NON-AMERICAN POSTWAR ART II: Jeremy Moon


Jeremy Moon (1934-1973) read law at Cambridge and worked in advertising before enrolling in art school in 1961. Trained as a sculptor, he shifted over to painting in the late 1960s.

Constructivism, Mondrian and the Bauhaus are clearly points of reference. After Moon saw Ellsworth Kelly’s first show in London in 1962), Moon worked in a hard-edged, geometrical style somewhere between minimalism and Op Art—imagine Brigit Riley being forced to sit still, or Frank Stella with a British sense of decorum, or a non-dreary Agnes Martin.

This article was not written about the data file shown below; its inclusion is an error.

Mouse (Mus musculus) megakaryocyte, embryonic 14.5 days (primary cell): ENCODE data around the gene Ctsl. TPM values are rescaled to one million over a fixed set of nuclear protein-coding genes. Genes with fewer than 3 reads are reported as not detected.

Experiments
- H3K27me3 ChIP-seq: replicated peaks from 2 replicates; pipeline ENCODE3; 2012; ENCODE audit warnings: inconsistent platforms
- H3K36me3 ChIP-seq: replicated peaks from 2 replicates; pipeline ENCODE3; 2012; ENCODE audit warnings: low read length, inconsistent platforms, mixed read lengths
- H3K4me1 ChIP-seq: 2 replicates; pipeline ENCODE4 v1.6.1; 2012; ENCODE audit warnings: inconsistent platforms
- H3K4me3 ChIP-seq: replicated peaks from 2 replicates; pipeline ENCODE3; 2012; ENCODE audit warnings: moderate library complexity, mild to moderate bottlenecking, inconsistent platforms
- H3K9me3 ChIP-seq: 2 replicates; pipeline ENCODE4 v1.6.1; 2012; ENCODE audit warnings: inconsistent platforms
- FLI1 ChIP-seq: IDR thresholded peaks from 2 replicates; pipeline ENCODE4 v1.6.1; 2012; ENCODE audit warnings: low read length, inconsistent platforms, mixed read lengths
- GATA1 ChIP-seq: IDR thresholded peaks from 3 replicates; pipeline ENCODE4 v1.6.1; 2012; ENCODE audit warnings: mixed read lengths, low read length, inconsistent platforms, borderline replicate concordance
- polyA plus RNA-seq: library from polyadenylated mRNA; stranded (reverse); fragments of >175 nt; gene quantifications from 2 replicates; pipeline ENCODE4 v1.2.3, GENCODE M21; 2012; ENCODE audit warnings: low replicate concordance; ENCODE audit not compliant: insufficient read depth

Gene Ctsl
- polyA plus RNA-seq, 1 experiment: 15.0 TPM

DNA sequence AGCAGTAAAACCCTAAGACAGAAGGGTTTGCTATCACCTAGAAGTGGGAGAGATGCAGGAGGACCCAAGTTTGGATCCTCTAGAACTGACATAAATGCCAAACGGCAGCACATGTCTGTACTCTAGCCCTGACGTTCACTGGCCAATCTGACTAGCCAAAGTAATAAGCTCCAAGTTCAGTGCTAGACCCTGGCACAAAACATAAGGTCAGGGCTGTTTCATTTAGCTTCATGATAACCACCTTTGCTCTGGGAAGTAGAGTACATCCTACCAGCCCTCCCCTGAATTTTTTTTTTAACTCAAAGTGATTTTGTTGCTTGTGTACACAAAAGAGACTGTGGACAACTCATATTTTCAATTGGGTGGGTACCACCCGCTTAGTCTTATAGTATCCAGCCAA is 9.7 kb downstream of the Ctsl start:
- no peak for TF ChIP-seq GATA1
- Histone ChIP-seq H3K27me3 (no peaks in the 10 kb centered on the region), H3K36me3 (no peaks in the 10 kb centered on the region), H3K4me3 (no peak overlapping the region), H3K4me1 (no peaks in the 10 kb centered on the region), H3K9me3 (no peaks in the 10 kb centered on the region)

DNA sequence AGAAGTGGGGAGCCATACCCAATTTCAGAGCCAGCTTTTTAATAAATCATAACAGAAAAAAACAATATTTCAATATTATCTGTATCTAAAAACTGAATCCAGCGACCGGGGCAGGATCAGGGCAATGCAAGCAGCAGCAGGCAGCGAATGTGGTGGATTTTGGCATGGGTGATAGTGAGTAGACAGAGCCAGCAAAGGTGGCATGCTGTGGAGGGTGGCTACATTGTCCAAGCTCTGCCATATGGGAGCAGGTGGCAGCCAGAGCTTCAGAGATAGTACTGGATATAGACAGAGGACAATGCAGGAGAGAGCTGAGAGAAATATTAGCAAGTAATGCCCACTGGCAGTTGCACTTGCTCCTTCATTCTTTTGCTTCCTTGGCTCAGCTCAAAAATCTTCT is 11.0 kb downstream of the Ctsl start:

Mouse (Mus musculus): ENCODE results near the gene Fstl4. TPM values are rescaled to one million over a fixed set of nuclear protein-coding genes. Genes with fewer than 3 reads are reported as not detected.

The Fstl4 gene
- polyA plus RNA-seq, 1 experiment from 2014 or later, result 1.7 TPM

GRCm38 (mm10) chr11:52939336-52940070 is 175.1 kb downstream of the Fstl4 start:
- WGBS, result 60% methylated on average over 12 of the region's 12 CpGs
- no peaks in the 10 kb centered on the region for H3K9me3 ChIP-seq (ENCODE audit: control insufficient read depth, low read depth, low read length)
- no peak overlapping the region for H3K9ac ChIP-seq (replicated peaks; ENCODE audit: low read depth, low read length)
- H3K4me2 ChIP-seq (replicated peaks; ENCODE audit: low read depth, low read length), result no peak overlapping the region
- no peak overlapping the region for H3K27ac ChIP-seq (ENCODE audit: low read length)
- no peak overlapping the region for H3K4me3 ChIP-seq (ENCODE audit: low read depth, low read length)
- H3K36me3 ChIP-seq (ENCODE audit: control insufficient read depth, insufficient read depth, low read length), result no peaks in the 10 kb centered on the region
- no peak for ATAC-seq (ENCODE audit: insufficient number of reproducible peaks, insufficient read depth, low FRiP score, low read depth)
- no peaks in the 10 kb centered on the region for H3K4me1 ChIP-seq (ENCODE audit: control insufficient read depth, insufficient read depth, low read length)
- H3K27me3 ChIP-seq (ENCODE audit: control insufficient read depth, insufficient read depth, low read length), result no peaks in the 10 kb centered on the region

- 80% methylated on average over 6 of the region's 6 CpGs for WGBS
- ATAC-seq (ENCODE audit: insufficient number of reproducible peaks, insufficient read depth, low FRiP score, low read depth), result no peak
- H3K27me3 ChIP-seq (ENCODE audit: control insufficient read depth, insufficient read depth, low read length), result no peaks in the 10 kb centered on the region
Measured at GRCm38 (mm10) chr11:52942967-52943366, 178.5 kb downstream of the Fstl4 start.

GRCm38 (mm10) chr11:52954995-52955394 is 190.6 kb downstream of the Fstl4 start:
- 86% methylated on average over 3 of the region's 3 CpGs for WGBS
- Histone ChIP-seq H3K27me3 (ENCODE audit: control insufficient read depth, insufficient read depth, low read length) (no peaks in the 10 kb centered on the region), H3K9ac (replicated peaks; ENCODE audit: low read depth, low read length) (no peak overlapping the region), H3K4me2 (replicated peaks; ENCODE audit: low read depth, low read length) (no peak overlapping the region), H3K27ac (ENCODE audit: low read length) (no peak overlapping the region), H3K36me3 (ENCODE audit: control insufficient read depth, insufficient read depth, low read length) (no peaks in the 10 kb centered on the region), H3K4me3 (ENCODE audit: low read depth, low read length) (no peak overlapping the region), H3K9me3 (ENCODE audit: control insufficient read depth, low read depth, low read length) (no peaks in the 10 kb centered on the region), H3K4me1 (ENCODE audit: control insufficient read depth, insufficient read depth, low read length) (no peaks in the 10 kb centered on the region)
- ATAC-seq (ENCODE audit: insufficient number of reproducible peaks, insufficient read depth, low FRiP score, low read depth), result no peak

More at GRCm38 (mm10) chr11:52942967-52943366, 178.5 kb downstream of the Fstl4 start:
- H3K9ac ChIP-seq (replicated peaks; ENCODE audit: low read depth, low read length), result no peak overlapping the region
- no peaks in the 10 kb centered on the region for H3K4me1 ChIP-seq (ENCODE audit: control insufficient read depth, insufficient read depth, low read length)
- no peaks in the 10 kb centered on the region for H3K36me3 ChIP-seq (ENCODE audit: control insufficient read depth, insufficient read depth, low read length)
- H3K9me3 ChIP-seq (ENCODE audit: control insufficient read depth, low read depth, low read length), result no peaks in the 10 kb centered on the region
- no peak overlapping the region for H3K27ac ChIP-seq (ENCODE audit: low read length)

Primarily remembered as a painter, Moon taught sculpture and. painting at London art schools, and he continued to make three-dimensional works as well. He was exploring the relationship of painting to sculpure in the large, three-dimensional pieces, based on his earlier paintings, on which he was working when he died in a motorcycle crash at the age of 40 in 1973.

Today, significant holdings in his works are owned by his Jeremy Moon Estate; the British government bought many of his works through arts support programs that existed in the 1960s and ’70s; and he is well-represented at the Tate Gallery. Most of the paitings sold in his lifetime are in private collections.

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